Have you ever thought your financial situation was too far gone? That your money was a mess?
I did. I mean peep some of the ridiculous money mistakes I made. <- This list is real. I played credit card roulette hoping to swipe my way to everything from chips and queso to eyelash extensions, gel nails and happy hour. The answer was always that I would make more money some day. I took on a second job, overtime and all the things I thought I needed to do to clean up my financial situation. I thought I could outearn my stupidity.
At my worst point, I was ~$94k in debt, stressed out and had suicidal thoughts. I had no idea where to start but I thought debt was the answer. I tried to do a balance transfer on a credit card with my new credit union. The rep said he couldn't help me. My debt to income ratio was too high and my credit wasn't that great. I broke down. He offered me the only financial product he could. To take out another loan on the car I had just paid off.
I refinanced my car and took a check to pay off my high-interest credit cards, specifically my care credit account that was a few thousand dollars at 25% interest. Clearing that account helped me finally gain some traction. I went about that way for almost 3 years. Trying to work more and make smarter big decisions like getting a roommate and keeping my car. But still made a million small terrible decisions like restaurants 4-5 times a week and happy hour after bad days in the emergency department. I tried to be better. I stopped carrying my credit cards. I turned off overdraft protection. I regularly checked my bank app and actually opened bills and paid them when I got them instead of sticking them in a box or on the table never to be opened.
I thought I was doing better. I made decent money. My credit cards weren't (completely) maxed out. I met my husband, who was a fiscally responsible saver who thought that thrift store decor and having five figures in savings was normal. I was a spender who had over $60k in student loans from two degrees, still had that reverse car loan and those almost maxed out credit cards. In addition, he didn't drink, at all, and rarely went out to restaurants, he had just sold his house on his own. How could I, a certified sorority girl and party school #2 graduate with a penchant for travel, clothes and dining out who yolo'd her way through an entire decade fall head over heels for that guy? Well, I did and I soon realized it was me, and not him, who had things wrong.
Sometimes I forget the second to last straw that broke this camel's back but it was a big one. I took a new job, and spent a week in between work engagements in Florida with family, thinking my PTO bank had my back. Only I didn't get paid when I was supposed to, and payroll at my old hospital was no help. I sat sobbing on my bed realizing that I was going be late on rent in my new fancy adult apartment. I had thought I had ended the late rent saga in my life but this payroll error had me unable to make rent for the next two weeks. Enter amazing boyfriend spotting my rent for me until my next paycheck. This independent woman was humiliated.
A few weeks later for his 28th birthday, I decided to bake him an ombre funfetti cake, as I had seen on Pinterest. I went to the store to buy a cake carrier because he lived 2 hours away at the time. I was trying to save money so I produced a coupon for the carrier. Only the cashier didn't ring it correctly, and I didn't notice until after I had swiped. He said he'd return the money to my debit card but he had to return and re-ring. After a decade in retail, I knew that meant it would pull from my account twice. Tomorrow being payday that could be a problem, so I protested and the cashier said it wouldn't pull twice. I believed him. I went across the street and bought all the bougie ingredients I could find. Sugar? No, I needed baking sugar. Eggs? Those have to be cage-free. etc etc etc. I went to check out with $40 worth of ingredients for my one cake. Swiped my card and DECLINED. There was a woman working the self-checkout and I had to try to explain to her that I needed to go back to my apartment across the street and get my credit card. Then I had to return to the store to be indebted on cake ingredients.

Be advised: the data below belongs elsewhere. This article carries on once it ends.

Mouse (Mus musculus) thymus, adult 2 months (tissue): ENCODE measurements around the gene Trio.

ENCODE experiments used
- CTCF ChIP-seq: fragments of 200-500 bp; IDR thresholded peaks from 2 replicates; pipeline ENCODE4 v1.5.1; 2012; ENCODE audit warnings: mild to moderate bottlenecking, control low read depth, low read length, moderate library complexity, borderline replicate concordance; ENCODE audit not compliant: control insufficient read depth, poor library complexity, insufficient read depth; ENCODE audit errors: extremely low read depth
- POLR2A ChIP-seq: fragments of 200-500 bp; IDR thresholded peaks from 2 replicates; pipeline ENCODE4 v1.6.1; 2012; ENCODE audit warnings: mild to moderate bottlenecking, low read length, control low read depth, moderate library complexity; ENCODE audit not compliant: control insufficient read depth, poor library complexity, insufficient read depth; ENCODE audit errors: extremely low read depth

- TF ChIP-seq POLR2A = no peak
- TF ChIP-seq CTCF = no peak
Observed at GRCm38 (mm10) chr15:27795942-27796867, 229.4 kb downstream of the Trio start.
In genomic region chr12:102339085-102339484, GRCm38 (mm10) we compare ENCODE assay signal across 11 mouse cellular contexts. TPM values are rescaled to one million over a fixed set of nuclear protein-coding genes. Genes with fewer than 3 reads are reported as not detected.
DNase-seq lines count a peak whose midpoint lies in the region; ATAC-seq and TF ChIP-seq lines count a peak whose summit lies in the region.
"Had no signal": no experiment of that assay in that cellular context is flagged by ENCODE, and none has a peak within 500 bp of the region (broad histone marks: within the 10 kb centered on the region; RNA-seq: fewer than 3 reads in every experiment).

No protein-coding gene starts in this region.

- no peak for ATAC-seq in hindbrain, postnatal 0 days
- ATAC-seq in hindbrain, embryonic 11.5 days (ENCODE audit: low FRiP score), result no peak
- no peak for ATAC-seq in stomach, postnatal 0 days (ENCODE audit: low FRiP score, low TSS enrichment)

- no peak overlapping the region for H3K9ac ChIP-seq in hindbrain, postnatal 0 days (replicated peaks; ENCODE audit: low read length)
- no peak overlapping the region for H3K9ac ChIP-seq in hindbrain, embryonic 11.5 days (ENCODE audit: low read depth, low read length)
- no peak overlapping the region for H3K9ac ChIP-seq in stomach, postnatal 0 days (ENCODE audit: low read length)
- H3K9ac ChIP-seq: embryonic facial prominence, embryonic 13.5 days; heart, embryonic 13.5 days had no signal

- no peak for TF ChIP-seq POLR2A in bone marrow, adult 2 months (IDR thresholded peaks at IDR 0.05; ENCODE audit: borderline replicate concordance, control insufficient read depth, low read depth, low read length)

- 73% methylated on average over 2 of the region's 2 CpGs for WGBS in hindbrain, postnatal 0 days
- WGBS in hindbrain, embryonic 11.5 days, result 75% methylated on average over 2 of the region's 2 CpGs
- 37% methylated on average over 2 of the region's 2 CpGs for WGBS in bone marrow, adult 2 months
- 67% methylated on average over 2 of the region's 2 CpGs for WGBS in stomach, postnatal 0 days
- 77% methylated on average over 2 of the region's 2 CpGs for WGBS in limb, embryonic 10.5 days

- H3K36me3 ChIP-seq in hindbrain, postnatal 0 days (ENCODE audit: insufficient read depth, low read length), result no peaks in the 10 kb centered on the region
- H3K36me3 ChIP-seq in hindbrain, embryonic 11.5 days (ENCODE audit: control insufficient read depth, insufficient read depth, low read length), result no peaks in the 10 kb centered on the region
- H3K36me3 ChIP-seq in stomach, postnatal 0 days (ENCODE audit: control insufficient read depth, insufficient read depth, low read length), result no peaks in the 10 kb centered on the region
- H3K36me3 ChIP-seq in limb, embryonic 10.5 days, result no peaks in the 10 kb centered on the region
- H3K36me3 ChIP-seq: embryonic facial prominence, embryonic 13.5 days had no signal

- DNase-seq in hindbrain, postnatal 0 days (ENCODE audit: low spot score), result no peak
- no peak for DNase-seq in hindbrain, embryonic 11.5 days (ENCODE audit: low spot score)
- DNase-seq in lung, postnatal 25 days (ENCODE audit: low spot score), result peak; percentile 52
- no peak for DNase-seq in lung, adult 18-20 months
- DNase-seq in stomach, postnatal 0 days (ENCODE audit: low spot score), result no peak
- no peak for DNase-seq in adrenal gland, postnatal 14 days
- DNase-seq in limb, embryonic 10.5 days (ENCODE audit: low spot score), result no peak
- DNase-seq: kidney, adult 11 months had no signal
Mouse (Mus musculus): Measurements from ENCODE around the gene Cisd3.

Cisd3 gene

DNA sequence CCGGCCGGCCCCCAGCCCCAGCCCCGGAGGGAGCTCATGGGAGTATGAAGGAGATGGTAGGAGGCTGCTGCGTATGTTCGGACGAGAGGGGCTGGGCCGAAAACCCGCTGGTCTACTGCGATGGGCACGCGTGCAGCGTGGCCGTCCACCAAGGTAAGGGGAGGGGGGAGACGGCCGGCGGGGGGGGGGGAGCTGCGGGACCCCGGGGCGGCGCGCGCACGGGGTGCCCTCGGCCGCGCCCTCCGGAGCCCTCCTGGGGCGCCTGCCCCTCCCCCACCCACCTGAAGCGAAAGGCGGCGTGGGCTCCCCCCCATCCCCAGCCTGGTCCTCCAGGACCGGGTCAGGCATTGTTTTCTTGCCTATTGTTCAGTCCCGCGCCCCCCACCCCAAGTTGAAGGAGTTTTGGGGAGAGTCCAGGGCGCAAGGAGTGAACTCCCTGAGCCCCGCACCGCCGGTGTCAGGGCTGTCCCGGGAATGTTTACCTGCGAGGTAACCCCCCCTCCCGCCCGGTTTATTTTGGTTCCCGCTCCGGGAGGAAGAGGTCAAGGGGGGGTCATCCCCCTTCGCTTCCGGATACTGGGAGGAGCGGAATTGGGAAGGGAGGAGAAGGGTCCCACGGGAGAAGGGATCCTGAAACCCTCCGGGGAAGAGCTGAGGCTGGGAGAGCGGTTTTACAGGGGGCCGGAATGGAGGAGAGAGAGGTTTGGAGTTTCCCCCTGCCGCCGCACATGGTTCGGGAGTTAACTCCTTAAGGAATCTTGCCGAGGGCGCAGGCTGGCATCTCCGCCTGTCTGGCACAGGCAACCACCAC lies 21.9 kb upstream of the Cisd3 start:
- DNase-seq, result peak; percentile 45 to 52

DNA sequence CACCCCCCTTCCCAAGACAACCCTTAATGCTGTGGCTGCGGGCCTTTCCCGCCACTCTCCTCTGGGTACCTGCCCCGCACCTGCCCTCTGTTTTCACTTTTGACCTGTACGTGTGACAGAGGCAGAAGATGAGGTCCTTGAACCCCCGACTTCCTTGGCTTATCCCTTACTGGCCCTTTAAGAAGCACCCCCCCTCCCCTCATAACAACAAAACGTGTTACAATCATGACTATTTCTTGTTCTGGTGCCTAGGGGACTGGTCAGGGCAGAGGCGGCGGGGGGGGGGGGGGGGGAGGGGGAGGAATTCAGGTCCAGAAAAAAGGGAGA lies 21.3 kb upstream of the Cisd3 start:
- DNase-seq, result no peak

I had just started a salaried job a few weeks earlier. Didn't I make too much money to be this broke? I had a two-hour drive ahead of me the next day so I pulled up my audible account and bought two books, The Spender's Guide to Debt Free Living How I went from broke to badass in record time by Anna Newell Jones, and The Total Money Makeover by Dave Ramsey.
Anna talked about doing a spending fast for one year and not spending any money on herself for a year in order to get out of debt. I felt like she got me, and if she could do it, so could I. I needed to reset my terrible spending habits. To find a true baseline. A few days later I started my spending fast or #nospendyear. A few months after that I started my Instagram account which has been through a few name changes first @debtfreeby2020 then @ashsmashesdebt and now @ashsavingcash and I also found the #debtfreecommunity. And just a year and a half after starting the fast paid off $85,626 in medical bills, credit cards, a car loan and student loans.
Today my husband and I are working on maxing out a Roth 401k, an HSA and paying off our mortgage.
So believe me, if a girl who overdrafted on starbucks and kept her credit cards maxed out for nearly a decade can do this, so can you.
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